How to Reverse an Array in-place using Pointers4 min read

A pointer is a variable that stores a memory address, which can be used to access and manipulate the value stored at that memory location. Pointers allow for more efficient memory management and can be used to create dynamic data structures, such as linked lists and trees.

There are four fundamental things you need to know about pointers:

  • How to declare them (with the address operator ‘&‘: int *pointer = &variable;)
  • How to assign to them (pointer = NULL;)
  • How to reference the value to which the pointer points (known as dereferencing, by using the dereferencing operator ‘*‘: value = *pointer;)
  • How they relate to arrays (the vast majority of arrays in C are simple lists, also called “1 dimensional arrays”).

Pointers can reference any data type, including basic types like integers and floating-point numbers, as well as more complex types like structures and classes. Pointers can also reference functions, which is known as a function pointer. Function pointers allow for more dynamic and flexible programming, such as creating callback functions or implementing function polymorphism.

Regarding relationship of pointers with text strings, In C, pointers can be used to manipulate strings stored in char arrays. Since a string is just an array of characters, we can manipulate a string by manipulating the memory it occupies using pointers.

Function pointers are similar in some ways to regular pointers, but they point to a memory location that contains a function. And they can be used to call a function indirectly through the pointer.

Here’s an example of using a pointer to manipulate a string in C:

In this example, we create a char array called “str” that contains the string “Hello, World!”. We then create a char pointer called “p” and initialize it with the address of the first character of the string. By using the * operator, we can access the value stored at the memory location pointed to by the pointer. By incrementing the pointer, we can move to the next character in the string.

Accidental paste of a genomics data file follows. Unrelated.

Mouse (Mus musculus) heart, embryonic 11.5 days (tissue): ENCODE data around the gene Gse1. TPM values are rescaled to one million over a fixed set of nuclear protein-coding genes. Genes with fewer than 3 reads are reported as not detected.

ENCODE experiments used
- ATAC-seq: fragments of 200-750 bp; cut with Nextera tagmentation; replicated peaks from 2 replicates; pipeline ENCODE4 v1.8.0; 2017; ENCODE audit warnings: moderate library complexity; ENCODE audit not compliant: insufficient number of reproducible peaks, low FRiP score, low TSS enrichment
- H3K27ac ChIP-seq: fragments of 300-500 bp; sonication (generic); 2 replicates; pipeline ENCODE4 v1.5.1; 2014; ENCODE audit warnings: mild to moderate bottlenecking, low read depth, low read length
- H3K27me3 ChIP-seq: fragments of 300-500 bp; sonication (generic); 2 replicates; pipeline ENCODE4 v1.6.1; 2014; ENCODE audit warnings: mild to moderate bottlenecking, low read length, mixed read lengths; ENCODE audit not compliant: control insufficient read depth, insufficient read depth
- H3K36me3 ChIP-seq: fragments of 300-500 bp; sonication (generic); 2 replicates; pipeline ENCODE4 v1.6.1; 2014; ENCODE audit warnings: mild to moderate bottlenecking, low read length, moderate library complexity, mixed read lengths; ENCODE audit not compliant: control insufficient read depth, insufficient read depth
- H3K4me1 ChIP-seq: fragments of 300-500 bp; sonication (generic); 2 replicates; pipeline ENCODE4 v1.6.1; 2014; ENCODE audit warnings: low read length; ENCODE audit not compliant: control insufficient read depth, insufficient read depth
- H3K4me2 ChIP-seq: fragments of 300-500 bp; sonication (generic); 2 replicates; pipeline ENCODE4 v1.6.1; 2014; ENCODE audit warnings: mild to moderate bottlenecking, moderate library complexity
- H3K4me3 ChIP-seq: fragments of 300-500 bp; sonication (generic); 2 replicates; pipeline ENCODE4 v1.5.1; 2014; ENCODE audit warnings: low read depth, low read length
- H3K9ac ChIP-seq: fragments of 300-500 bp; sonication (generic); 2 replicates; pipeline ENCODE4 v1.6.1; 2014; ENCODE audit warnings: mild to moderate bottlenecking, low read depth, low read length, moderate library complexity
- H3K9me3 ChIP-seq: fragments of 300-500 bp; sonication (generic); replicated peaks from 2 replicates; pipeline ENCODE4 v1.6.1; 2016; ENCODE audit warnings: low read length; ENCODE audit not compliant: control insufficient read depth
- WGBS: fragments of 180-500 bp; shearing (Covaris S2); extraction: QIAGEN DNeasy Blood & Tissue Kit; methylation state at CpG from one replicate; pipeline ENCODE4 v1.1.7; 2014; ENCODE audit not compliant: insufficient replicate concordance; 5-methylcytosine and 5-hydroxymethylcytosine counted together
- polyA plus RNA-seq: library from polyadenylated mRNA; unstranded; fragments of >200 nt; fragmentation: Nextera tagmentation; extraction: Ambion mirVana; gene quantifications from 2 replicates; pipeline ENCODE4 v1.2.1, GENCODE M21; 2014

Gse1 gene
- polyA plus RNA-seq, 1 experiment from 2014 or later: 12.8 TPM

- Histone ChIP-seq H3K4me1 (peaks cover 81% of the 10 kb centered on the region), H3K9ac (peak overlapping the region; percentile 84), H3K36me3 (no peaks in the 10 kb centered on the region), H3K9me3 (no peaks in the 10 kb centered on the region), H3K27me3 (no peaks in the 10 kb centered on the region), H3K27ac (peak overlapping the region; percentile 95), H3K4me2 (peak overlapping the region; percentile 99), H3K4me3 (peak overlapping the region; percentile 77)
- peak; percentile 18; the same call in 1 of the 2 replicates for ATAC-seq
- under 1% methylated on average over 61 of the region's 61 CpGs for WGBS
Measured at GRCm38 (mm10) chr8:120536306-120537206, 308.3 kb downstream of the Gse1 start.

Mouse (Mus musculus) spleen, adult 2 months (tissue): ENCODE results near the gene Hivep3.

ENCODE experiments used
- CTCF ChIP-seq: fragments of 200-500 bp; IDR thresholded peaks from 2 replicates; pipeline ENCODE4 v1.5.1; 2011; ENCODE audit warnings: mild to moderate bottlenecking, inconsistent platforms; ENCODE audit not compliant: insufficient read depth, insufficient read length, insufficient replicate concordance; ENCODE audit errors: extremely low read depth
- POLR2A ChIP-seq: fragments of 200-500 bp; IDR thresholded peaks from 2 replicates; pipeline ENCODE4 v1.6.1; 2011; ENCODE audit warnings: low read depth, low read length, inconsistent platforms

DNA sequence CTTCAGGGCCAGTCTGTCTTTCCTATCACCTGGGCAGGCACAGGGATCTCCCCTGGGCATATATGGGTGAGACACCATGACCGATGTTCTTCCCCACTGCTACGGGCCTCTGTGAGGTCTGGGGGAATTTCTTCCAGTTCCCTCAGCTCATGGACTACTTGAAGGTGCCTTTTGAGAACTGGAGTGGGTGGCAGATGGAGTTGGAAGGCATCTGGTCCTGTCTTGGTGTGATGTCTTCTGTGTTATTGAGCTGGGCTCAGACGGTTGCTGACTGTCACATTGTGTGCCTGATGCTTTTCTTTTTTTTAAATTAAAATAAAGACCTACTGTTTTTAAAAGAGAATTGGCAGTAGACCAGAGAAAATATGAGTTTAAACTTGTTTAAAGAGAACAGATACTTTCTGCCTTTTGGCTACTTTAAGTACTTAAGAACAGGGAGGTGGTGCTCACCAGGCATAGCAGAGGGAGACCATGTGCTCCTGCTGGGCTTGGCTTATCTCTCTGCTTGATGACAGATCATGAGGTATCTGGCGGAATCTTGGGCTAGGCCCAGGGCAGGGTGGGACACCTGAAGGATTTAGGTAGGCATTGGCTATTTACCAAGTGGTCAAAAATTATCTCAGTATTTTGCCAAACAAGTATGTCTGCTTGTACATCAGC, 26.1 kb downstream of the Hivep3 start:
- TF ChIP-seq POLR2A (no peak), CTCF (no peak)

Here’s an example of using a function pointer in C:

In this example, we have two functions, “add” and “subtract”, that take two integers and return an integer. We declare a function pointer called “p” that can be used to call any function that takes two integers and returns an integer. We then assign the address of the “add” function to the pointer and call the function through the pointer to get the result. We can also change the function pointer to point to the “subtract” function and call it in the same way.

Here’s an example of reversing an array in-place using pointers in C:

This program will output “5 4 3 2 1”.

The reverse() function takes a pointer to an integer array and the size of the array as arguments. It uses two pointers, one pointing to the first element of the array and the other pointing to the last element of the array. The function then swaps the elements at the two pointers and increments the first pointer and decrements the second pointer in each iteration until the two pointers meet in the middle. This in-place reversal of the array.

Keep in mind that the syntax and usage of pointers may vary depending on the programming language, but the concept remains the same.

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